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HIV associated culture proved tuberculosis has increased in north central London from 1990 to 1996
  1. Duncan Churchill1,
  2. Margaret Hannan2,
  3. Robert Miller3,
  4. Ian Williams3,
  5. Mark Nelson2,
  6. Emil Kupek1,
  7. Richard Coker1
  1. 1Department of Genitourinary Medicine/Communicable Diseases and Public Health, Imperial College School of Medicine at St Mary's Hospital, London W2 1PG
  2. 2Departments of Microbiology and HIV Medicine, Chelsea and Westminster Hospital, London SW10 9NH
  3. 3Department of Sexually Transmitted Diseases, Windeyer Institute of Medical Sciences, Royal Free and University College Medical School, Mortimer Market Centre, London WC1E 6AU
  1. Dr R F Miller

Abstract

Objectives: To examine rates of culture proved tuberculosis in HIV infected patients in three specialist centres in north central London.

Methods: Cases of tuberculosis in patients with previously documented HIV infection from 1990 to 1996 were identified retrospectively from microbiological/clinical records at Chelsea and Westminster, St Mary's, and University College London Hospitals.

Results: Between 1990 and 1996 202 cases of culture proved tuberculosis were identified at the three centres. Of these, 132/202 (65.3%) occurred in homosexual/bisexual men, 41/202 (20.3%) were in patients with heterosexual contact in sub-Saharan Africa, and 29/202 (14.4%) were in “others.” Overall 148/202 (73.3%) had pulmonary tuberculosis. The total number of HIV infected individuals seen at the three centres increased from 4298 in 1990 to 5048 in 1996. Rates of tuberculosis in the three centres increased from 0.46% in 1990 to 0.83% in 1996. Part of this increase was due to an increase in tuberculosis among Africans from 1993 to 1996.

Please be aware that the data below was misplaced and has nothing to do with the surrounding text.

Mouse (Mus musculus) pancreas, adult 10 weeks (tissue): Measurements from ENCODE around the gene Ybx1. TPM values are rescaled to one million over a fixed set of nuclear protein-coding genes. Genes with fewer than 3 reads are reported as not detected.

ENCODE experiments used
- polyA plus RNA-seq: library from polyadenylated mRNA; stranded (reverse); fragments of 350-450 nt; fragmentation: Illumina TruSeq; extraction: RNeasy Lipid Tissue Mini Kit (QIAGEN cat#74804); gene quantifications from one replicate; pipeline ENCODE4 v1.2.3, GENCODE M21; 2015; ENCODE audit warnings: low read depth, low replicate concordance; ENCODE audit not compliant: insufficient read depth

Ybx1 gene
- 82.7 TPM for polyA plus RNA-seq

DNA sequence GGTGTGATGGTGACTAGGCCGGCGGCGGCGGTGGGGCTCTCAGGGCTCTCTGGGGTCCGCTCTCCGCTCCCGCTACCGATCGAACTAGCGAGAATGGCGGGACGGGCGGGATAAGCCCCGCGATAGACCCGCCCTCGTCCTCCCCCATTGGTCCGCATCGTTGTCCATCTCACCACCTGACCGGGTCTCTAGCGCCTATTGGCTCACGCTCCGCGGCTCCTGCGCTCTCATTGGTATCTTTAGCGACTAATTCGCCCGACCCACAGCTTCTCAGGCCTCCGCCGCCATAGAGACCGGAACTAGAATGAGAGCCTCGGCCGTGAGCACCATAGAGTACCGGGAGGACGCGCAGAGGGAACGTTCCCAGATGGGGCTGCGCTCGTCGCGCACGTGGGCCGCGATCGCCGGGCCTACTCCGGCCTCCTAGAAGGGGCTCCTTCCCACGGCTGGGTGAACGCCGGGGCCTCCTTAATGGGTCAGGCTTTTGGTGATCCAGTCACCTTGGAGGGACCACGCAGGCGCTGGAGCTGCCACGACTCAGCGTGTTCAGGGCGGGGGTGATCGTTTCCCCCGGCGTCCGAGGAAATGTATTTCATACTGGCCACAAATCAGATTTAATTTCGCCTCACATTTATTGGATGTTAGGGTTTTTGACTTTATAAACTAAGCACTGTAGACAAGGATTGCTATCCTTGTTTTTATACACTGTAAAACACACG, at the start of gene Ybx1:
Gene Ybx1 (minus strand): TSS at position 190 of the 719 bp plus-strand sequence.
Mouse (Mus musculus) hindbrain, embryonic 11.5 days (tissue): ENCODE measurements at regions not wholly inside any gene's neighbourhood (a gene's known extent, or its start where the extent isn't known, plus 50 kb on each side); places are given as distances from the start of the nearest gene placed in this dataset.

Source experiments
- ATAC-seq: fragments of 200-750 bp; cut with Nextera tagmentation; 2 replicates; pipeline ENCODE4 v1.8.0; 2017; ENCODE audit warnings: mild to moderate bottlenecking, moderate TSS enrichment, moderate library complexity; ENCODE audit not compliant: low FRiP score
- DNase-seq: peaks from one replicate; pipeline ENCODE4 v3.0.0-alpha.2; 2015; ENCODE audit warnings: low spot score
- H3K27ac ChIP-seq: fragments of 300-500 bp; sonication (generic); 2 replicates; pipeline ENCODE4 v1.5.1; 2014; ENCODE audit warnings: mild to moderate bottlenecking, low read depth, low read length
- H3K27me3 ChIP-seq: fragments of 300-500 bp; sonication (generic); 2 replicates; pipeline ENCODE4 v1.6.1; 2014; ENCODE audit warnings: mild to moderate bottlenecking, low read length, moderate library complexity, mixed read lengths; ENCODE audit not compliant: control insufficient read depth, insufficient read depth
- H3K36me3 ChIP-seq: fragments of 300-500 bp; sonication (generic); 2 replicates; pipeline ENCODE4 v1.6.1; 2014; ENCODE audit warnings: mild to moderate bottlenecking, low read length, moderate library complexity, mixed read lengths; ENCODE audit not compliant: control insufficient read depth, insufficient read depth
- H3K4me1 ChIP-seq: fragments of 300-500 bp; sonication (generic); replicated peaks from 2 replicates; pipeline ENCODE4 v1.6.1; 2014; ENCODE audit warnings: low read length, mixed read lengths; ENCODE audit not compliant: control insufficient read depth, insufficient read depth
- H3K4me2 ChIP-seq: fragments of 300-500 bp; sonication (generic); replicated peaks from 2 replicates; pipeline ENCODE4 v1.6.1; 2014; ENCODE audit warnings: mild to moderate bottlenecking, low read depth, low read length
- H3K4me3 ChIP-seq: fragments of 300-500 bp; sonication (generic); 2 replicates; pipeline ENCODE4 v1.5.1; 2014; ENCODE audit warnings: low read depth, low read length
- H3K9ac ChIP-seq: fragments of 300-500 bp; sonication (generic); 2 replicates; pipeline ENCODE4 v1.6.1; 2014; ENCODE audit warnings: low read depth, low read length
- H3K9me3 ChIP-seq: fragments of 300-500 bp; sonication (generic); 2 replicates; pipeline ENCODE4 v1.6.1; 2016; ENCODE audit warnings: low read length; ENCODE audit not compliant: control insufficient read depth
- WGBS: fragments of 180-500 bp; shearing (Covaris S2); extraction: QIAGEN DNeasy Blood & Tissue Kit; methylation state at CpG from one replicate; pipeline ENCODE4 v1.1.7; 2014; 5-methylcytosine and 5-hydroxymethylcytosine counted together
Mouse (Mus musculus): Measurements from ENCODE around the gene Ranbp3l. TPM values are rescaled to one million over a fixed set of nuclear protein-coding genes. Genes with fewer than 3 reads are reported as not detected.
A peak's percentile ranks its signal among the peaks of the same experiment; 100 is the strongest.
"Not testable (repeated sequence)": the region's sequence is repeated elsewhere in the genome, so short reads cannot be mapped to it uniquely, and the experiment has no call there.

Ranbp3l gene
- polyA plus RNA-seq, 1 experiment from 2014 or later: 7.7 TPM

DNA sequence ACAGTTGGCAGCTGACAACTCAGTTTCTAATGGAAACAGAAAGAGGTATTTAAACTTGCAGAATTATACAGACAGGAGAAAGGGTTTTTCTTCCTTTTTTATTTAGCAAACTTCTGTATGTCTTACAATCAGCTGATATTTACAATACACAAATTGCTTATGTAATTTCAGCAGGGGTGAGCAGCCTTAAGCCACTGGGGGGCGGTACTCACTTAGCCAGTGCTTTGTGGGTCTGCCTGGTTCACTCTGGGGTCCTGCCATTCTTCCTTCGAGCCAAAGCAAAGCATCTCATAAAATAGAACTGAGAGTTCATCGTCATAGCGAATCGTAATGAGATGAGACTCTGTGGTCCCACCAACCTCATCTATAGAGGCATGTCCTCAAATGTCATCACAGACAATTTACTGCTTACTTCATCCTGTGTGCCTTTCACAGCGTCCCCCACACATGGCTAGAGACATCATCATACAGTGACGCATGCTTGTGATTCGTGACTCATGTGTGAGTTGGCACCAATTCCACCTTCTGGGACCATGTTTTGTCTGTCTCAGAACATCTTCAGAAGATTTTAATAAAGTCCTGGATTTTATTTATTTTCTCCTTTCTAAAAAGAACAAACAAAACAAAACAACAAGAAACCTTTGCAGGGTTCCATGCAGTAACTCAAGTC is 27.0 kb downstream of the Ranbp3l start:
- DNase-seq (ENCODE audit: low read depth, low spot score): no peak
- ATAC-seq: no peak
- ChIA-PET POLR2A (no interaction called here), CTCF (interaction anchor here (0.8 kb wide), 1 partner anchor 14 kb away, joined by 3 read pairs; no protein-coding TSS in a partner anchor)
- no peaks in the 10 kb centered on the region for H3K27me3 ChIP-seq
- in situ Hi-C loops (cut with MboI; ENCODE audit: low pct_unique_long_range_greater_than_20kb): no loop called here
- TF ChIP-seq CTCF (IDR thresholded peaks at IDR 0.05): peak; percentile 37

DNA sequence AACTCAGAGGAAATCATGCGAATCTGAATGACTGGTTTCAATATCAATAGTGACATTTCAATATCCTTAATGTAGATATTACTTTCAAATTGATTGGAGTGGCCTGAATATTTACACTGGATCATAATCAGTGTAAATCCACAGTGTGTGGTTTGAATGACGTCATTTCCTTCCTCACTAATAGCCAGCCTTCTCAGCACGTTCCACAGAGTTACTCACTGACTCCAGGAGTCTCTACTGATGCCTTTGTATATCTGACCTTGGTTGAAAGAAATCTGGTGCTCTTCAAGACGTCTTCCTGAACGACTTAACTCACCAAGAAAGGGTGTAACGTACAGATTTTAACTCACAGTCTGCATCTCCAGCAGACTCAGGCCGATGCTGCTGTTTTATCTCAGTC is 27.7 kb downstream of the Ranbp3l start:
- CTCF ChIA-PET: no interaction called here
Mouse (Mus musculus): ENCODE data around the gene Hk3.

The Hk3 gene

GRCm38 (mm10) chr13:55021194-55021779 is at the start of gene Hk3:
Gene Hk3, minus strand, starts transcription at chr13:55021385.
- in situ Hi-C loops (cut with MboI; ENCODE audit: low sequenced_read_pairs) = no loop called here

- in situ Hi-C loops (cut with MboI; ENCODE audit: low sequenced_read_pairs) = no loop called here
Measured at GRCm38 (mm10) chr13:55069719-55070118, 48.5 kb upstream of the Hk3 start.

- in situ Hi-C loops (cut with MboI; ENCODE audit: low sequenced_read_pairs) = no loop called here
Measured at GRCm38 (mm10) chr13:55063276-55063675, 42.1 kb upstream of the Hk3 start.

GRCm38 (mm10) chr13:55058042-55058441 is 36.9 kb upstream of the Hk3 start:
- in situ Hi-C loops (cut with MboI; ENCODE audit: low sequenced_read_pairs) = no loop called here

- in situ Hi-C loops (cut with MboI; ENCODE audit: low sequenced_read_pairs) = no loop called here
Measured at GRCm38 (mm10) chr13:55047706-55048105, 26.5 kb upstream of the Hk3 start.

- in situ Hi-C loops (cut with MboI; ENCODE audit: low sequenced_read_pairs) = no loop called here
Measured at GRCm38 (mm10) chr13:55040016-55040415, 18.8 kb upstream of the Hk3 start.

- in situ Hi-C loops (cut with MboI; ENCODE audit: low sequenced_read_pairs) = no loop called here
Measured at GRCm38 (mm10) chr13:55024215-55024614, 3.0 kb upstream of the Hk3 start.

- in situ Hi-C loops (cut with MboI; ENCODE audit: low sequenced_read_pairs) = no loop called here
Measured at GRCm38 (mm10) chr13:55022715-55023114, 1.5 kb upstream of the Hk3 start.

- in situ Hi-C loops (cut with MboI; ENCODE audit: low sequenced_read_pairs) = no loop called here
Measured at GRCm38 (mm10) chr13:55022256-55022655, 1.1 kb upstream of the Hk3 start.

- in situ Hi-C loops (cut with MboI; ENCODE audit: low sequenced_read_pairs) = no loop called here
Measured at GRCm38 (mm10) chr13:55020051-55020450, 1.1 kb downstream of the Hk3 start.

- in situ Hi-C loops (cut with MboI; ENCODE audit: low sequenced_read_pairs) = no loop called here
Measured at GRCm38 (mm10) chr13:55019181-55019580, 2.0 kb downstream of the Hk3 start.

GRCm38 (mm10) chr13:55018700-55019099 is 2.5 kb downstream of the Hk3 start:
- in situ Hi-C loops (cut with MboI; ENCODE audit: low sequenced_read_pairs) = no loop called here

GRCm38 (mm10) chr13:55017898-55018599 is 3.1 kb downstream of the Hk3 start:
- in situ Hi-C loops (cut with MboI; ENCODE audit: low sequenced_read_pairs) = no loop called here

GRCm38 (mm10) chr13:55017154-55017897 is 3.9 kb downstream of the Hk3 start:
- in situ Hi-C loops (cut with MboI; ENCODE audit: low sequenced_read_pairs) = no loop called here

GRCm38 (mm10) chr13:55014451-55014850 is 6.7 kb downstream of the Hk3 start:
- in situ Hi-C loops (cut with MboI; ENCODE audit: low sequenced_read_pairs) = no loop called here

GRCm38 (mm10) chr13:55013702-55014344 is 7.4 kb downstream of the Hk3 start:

Conclusions: Rates of HIV associated tuberculosis increased in these three centres in north central London between 1990 and 1996. In part this was due to an increase in the number of African patients with HIV infection attending the three centres. In addition, there was circumstantial evidence of recent transmission among homosexual men with HIV infection. Prospective “real time” surveillance of tuberculosis in HIV infected patients is needed in order to detect case clustering and to improve tuberculosis control.

  • tuberculosis
  • HIV
  • nosocomial transmission
  • multidrug resistant tuberculosis
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